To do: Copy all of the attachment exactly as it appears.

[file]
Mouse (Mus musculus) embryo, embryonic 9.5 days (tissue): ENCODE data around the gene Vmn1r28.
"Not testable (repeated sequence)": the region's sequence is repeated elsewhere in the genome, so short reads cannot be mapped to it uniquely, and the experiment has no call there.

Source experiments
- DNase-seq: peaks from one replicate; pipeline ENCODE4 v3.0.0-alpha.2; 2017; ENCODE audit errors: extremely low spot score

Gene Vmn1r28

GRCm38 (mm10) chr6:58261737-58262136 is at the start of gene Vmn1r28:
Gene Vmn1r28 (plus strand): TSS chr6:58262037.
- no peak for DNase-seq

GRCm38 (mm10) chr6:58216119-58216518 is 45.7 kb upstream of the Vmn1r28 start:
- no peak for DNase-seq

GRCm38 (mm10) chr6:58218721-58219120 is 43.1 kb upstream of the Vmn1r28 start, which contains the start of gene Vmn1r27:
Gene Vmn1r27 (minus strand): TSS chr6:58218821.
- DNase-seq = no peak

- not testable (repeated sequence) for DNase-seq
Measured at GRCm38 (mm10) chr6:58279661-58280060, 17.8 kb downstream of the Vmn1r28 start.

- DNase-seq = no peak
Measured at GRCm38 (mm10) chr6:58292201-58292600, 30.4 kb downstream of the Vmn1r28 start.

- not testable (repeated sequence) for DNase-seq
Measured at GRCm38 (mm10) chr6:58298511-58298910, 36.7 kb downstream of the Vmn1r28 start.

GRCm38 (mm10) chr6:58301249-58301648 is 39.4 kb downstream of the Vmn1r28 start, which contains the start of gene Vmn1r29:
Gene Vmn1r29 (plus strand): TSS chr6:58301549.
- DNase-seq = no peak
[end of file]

Mouse (Mus musculus) embryo, embryonic 9.5 days (tissue): ENCODE data around the gene Vmn1r28.
"Not testable (repeated sequence)": the region's sequence is repeated elsewhere in the genome, so short reads cannot be mapped to it uniquely, and the experiment has no call there.

Source experiments
- DNase-seq: peaks from one replicate; pipeline ENCODE4 v3.0.0-alpha.2; 2017; ENCODE audit errors: extremely low spot score

Gene Vmn1r28

GRCm38 (mm10) chr6:58261737-58262136 is at the start of gene Vmn1r28:
Gene Vmn1r28 (plus strand): TSS chr6:58262037.
- no peak for DNase-seq

GRCm38 (mm10) chr6:58216119-58216518 is 45.7 kb upstream of the Vmn1r28 start:
- no peak for DNase-seq

GRCm38 (mm10) chr6:58218721-58219120 is 43.1 kb upstream of the Vmn1r28 start, which contains the start of gene Vmn1r27:
Gene Vmn1r27 (minus strand): TSS chr6:58218821.
- DNase-seq = no peak

- not testable (repeated sequence) for DNase-seq
Measured at GRCm38 (mm10) chr6:58279661-58280060, 17.8 kb downstream of the Vmn1r28 start.

- DNase-seq = no peak
Measured at GRCm38 (mm10) chr6:58292201-58292600, 30.4 kb downstream of the Vmn1r28 start.

- not testable (repeated sequence) for DNase-seq
Measured at GRCm38 (mm10) chr6:58298511-58298910, 36.7 kb downstream of the Vmn1r28 start.

GRCm38 (mm10) chr6:58301249-58301648 is 39.4 kb downstream of the Vmn1r28 start, which contains the start of gene Vmn1r29:
Gene Vmn1r29 (plus strand): TSS chr6:58301549.
- DNase-seq = no peak